Redistributing income won’t solve the jobs problem
Technology is eliminating many jobs through automation at a rate too fast for society to adjust. This core economic problem won’t be solved by changes in the tax structure that simply change where the government gets its money. Tax reform can correct imbalances in income distribution to some degree, but it doesn’t create jobs.
And mandating higher wages by mechanisms such as increasing the minimum wage, as some politicians have suggested, doesn’t address the core economic problem, and can even make it worse. Even in China, rising wages and benefits are motivating the replacement of workers on assembly lines with robots.
Productivity enhancements that once created more wealth overall—an increase in GDP that could be shared by all—are no longer having the same effect. Most productivity improvements are simply increasing profits at companies by reducing employee costs.
Even more fundamentally, people with jobs are consumers. As jobs decline in number or average income declines, those consumers buy less. While productivity improvements have historically helped economies, there is no theoretical reason automation can’t go too far and create economic decline by reducing overall consumer income and thus spending. Companies facing declining revenue or profit will attempt to automate even more, accelerating a disastrous downward spiral.
Effectively and efficiently addressing the current economic problem requires a government to create mechanisms that encourage companies to create jobs. I suggested one such mechanism in my 2013 book, The Software Society—an “automation tax.” An automation tax made part of the taxes paid by a company dependent on the ratio of employees to company revenue. Companies with high revenue relative to the number of employees would pay relatively more tax than companies that used more people to generate the same revenue. The automation tax can, for example, encourage productivity solutions that make employees more efficient instead of automation that replaces them entirely when there is are competitive options.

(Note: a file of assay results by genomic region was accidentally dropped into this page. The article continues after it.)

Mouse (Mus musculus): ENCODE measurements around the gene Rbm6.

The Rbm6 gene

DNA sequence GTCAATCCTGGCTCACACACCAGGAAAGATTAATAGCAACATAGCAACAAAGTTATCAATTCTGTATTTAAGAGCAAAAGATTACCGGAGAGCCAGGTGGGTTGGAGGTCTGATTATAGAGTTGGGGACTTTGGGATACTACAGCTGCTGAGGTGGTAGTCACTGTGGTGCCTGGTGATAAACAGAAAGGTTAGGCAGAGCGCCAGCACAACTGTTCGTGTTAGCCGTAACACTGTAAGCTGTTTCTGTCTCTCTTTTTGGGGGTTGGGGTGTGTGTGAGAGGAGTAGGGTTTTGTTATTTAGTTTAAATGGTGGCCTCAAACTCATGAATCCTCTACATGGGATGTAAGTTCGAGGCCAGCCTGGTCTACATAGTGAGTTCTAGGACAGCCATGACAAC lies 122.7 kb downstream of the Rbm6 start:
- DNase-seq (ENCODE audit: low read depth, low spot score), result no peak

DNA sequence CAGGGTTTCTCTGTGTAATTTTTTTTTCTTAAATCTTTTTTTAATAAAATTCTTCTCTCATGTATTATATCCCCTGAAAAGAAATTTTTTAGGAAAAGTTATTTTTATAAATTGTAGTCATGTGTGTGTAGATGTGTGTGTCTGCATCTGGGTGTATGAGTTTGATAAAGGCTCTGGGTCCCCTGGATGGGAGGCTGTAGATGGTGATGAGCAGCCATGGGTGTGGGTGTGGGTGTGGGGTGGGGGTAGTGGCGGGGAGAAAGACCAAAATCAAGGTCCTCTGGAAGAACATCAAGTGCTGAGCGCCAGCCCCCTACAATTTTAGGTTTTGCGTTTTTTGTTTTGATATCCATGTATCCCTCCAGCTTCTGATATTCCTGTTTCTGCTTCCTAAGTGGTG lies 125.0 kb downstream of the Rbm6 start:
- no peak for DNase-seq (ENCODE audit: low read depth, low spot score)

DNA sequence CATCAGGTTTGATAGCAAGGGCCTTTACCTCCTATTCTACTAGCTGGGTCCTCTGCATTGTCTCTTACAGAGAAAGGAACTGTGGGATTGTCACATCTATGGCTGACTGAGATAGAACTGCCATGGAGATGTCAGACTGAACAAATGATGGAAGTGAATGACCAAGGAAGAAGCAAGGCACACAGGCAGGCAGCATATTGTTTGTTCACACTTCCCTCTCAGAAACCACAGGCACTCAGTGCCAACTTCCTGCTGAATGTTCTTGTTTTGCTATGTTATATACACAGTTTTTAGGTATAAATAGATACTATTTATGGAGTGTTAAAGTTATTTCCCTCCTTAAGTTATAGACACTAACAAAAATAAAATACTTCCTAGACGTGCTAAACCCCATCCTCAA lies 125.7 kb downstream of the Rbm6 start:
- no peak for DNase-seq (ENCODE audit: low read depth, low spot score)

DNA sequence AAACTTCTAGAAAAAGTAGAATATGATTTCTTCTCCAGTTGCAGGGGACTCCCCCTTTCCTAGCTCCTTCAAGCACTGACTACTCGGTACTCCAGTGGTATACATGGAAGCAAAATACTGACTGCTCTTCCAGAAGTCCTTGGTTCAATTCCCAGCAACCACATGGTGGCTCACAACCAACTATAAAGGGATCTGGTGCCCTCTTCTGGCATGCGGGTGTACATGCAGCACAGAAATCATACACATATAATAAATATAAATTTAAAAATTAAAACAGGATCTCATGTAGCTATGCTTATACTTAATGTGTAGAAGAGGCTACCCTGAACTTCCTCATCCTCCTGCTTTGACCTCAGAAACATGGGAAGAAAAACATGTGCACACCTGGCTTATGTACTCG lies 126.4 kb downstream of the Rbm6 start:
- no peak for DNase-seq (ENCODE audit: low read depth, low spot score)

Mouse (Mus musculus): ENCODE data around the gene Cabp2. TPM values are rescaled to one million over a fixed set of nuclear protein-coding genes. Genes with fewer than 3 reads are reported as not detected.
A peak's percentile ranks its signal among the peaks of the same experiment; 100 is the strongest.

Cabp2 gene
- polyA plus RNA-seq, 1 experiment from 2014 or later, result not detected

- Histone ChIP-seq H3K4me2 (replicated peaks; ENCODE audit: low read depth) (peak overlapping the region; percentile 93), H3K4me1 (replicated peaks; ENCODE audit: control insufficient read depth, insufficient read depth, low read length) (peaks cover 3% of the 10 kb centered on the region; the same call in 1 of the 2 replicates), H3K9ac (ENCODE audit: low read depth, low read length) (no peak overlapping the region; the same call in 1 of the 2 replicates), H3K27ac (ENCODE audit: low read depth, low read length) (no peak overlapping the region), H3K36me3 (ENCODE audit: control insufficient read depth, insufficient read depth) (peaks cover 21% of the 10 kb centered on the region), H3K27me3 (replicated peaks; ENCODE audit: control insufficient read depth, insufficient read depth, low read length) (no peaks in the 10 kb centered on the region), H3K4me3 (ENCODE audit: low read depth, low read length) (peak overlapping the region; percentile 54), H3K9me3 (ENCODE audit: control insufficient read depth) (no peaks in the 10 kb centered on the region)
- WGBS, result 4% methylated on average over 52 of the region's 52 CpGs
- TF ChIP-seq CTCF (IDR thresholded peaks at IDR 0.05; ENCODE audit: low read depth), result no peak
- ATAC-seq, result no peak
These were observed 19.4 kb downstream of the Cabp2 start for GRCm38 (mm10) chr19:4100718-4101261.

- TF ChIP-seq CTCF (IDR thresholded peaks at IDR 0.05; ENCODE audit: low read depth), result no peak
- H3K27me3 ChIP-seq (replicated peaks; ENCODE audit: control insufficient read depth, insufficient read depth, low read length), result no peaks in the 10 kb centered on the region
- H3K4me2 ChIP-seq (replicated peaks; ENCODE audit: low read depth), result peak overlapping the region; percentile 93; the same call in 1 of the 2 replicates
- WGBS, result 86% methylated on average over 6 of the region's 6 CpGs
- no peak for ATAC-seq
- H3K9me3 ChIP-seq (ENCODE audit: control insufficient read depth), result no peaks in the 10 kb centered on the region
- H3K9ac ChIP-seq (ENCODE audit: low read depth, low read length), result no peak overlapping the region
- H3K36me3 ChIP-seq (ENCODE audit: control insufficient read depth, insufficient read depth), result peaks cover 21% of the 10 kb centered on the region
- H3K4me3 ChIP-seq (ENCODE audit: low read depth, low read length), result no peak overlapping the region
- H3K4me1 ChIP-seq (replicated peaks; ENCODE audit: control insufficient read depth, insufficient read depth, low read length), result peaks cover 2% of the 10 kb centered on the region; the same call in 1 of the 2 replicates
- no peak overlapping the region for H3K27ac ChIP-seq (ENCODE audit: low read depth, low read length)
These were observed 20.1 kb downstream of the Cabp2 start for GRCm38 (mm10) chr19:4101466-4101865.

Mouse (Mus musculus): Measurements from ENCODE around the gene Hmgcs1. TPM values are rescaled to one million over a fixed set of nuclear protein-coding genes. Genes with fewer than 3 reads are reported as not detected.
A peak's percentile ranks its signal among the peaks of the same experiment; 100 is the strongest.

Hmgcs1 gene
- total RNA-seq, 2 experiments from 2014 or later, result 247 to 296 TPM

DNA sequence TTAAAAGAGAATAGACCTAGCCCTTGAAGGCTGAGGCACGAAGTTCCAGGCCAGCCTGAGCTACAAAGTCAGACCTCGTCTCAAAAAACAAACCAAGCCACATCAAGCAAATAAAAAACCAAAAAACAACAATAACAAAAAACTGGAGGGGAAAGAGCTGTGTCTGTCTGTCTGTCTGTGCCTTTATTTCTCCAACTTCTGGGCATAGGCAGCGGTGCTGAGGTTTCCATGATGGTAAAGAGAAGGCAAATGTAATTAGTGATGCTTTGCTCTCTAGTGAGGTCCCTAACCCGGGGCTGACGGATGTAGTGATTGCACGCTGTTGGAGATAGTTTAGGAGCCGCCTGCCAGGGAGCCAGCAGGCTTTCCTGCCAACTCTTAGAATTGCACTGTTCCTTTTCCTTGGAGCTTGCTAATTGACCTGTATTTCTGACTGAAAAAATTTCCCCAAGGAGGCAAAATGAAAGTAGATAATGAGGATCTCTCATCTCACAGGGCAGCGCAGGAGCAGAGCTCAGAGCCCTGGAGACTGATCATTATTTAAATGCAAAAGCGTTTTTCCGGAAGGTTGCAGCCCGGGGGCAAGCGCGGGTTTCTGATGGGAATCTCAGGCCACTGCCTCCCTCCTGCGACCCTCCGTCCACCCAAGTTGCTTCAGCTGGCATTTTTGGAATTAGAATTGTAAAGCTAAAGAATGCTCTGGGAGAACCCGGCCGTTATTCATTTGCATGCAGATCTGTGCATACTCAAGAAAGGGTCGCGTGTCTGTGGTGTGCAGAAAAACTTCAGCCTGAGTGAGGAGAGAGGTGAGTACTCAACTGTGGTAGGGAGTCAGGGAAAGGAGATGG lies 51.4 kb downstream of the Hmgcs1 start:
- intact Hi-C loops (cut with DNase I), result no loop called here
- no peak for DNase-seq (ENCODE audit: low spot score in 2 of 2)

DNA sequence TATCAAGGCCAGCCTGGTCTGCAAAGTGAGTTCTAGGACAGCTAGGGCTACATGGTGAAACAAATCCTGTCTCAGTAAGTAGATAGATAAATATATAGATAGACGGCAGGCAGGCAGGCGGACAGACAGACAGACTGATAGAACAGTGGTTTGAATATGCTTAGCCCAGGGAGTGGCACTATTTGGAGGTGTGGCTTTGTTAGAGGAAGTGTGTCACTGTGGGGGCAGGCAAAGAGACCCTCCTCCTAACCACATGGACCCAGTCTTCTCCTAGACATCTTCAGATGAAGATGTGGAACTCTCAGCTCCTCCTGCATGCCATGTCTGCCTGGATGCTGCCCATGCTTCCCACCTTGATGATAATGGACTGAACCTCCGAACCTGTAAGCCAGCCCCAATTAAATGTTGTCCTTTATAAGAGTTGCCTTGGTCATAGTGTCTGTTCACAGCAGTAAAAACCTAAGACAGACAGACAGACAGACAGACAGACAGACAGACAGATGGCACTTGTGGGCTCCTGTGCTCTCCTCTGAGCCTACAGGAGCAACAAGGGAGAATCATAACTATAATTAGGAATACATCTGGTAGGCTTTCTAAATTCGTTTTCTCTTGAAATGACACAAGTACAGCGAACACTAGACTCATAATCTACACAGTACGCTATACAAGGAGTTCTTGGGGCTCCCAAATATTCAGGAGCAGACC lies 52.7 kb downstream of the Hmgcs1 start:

I’m suggesting that part of corporate taxes be an automation tax; the rates on other taxes (such as profits) could be lowered to generate the same total tax revenue to the government. Companies that employed more people relative to revenue than others would be assessed lower taxes. Unprofitable companies and small companies could be excluded from an automation tax.
Companies that would face higher taxes with an automation tax may be tempted to fight any such legislation. I would argue that they could come out ahead as many of their enterprise and consumer customers do better. Even more fundamentally, the option of paying a larger share of taxes is preferable to an economic collapse!
An automation tax is unlikely to fully solve the core economic issue. But it is an example of an approach that addresses the real long-term problem in the economy in a way that encourages behavior that helps the economy without dictating specifics through complex regulations. And it addresses the disease rather than the symptoms.
Politicians must be courageous enough to admit our current economic doldrums are not just a cycle that will correct itself. The recent downturn may have been launched by subprime mortgages, but full recovery requires recognizing the more fundamental issue of over-automation. The acceleration of technology innovation and the resulting automation is occurring faster than workers and our institutions can adapt. We must avoid the downward spiral of fewer and worse jobs, followed by less consumption, followed by dropping revenues, followed by fewer jobs… Hopefully, getting elected is not the only goal of our future leaders.